Comb Ridge

Butler Wash Anasazi Ruins

The Butler Wash Ruins is a widely visited Ancestral Puebloan (Anasazi) site located off Highway 95 southwest of Blanding, UT. Although the ruin has not been restored, the area is partially developed. The Butler Wash Ruins access is well signed with the parking area right on the highway. There is a well-maintained 1/2 mile trail to a fenced observation point, complete with interpretive signs, that overlooks the ruins. The Butler Wash Ruins was once a small community and it’s a great place to see Anasazi ruins in a natural setting. Access to the observation area is easy but accessing the ruin is much more difficult and not encouraged by officials.

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The trailhead to the Butler Wash Ruins overlook is located just off Utah 95 near mile marker 111. There are large signs on the highway in both directions from the parking area which is on the north side of the road. There is a pit toilet in the parking area but no other facilities so be sure to bring water with you.

Butler Wash drains the eastern side of Comb Ridge, joining the San Juan River a little west of Bluff, UT. The eastern slopes of Comb Ridge are a sloping swell of rock that rises up from the bottom of Butler Wash and climbs to the top of Comb Ridge. Water and wind erosion has carved gullies, caves, and other features into the rock slope. These features house many Anasazi sites and the entire Butler Wash area was once heavily used. Hwy 95 crosses the wash near the north end of Comb Ridge and I consider the Butler Wash Ruin to be in Upper Butler Wash – the section of Butler Wash that is north of Hwy. 95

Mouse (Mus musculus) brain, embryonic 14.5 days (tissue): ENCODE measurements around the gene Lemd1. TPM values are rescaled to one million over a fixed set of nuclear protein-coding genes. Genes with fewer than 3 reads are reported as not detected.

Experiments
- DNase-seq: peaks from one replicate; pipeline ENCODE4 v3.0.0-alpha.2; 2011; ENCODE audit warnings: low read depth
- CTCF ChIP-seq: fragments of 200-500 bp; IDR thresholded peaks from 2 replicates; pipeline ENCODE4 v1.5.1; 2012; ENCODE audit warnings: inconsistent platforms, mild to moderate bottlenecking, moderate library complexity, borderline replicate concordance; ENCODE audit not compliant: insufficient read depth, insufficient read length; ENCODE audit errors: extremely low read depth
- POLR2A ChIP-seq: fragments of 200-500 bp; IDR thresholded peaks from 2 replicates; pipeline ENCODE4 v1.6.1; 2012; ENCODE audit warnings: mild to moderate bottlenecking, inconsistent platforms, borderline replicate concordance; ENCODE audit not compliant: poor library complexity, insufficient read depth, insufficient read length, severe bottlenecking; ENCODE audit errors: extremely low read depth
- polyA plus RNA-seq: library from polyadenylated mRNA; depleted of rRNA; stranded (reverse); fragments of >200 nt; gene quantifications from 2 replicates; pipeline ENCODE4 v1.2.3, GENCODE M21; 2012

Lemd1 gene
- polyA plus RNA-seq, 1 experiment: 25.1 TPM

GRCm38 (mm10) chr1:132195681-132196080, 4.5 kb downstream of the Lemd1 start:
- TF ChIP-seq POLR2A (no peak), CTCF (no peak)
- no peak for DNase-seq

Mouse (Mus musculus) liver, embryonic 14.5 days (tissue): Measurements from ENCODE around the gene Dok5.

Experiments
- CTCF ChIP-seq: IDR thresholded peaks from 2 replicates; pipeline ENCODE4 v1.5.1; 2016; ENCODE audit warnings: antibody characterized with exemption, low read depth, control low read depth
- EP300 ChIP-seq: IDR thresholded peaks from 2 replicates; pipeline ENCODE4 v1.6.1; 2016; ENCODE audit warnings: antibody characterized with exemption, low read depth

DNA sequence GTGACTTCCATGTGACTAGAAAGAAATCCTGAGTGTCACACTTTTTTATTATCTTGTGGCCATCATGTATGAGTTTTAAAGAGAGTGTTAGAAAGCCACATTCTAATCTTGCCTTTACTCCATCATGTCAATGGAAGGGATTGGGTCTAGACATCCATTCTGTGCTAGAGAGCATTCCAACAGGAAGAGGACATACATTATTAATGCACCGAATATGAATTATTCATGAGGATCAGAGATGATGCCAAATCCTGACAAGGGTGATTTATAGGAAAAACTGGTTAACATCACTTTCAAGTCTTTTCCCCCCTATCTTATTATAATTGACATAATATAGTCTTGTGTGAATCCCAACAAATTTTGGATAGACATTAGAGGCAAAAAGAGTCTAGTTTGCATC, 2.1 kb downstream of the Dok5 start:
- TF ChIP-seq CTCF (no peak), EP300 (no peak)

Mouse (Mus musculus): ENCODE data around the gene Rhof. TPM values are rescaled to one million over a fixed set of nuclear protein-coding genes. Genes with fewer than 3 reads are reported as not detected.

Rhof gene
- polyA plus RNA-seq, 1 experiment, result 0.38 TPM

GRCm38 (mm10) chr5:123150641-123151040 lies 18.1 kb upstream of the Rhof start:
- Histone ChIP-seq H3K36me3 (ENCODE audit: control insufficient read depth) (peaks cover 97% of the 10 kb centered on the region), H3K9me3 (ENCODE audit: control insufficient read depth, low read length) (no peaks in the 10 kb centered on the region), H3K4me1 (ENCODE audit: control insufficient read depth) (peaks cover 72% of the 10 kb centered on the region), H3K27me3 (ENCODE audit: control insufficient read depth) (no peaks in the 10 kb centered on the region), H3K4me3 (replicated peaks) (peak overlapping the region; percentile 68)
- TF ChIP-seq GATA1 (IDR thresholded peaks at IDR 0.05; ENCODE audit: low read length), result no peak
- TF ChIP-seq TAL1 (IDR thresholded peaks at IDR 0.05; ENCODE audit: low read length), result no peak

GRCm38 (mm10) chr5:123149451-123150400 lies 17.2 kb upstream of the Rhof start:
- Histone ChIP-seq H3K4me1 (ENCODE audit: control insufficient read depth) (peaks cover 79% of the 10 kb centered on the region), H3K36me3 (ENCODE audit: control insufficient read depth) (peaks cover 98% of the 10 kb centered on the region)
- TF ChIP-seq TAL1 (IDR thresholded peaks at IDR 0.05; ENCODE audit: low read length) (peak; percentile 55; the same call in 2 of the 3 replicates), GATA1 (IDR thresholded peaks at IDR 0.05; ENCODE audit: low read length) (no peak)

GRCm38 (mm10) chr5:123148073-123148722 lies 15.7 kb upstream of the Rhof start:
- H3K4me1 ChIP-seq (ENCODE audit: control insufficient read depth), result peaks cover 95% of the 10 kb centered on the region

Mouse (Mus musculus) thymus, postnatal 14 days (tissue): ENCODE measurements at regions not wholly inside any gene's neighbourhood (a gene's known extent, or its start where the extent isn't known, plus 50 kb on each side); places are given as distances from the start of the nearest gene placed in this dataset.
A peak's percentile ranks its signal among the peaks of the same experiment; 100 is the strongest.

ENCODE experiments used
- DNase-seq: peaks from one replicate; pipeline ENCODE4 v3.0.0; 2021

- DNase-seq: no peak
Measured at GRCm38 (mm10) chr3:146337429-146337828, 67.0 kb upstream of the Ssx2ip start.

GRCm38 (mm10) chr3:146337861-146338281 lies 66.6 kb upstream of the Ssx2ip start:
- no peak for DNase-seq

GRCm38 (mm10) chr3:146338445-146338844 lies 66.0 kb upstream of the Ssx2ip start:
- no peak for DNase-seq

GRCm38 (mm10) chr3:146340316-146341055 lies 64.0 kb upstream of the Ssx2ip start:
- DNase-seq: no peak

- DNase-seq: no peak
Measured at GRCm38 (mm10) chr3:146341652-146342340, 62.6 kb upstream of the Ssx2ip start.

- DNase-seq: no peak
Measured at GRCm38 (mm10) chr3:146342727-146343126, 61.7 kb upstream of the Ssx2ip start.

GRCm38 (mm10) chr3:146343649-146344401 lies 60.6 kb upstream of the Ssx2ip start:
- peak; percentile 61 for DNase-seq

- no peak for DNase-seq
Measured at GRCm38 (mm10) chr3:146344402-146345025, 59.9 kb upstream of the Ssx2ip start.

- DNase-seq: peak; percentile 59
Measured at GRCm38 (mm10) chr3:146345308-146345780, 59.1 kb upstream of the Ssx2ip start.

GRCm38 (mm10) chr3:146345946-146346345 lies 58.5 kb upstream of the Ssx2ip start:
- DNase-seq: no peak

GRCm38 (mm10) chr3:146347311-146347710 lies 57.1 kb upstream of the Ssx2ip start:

The Butler Wash Ruin Trail

Hiking the trail to the overlook is very easy. The trail starts out as a nice walk through a typical desert environment. Large prickly pear cacti are on both sides of the trail and provide wonderful colors of yellow and pink when they are in bloom. Many people think that desert is largely a lifeless place but hiking the trail to the Butler Wash Ruin overlook quickly shows how much life there is in the desert. Lizards frequently scurry across the trail, fascinating insects are in the air and the sounds of birds are everywhere. This section of the trail is a great introduction to the desert hiking environment.

The trail to the Butler Wash Ruin overlook is a little less than a half-mile one way. About two-thirds of the way through the hike you leave the sandy desert soils and hike on slickrock to the end of the trail. Anyone who spends much time hiking in canyon country knows that hiking on bare, windblown slickrock is very common and this trail is a great introduction to what it is like to hike on nothing but rock.

Follow the Cairns

Concrete reinforced rock cairn
The trail from the parking area to the viewing overlook is well maintained and easy to follow. Where it crosses slickrock there is a large, permanent concrete reinforced rock cairn marking the route.

Finding a trail across solid rock can be a challenge and is a skill to develop as you learn to hike in canyon country. On most well-used trails, smaller-sized rocks are carefully piled into a vertical tower to mark the trail. These rock piles are called cairns and you will find all shapes and sizes of them marking trails.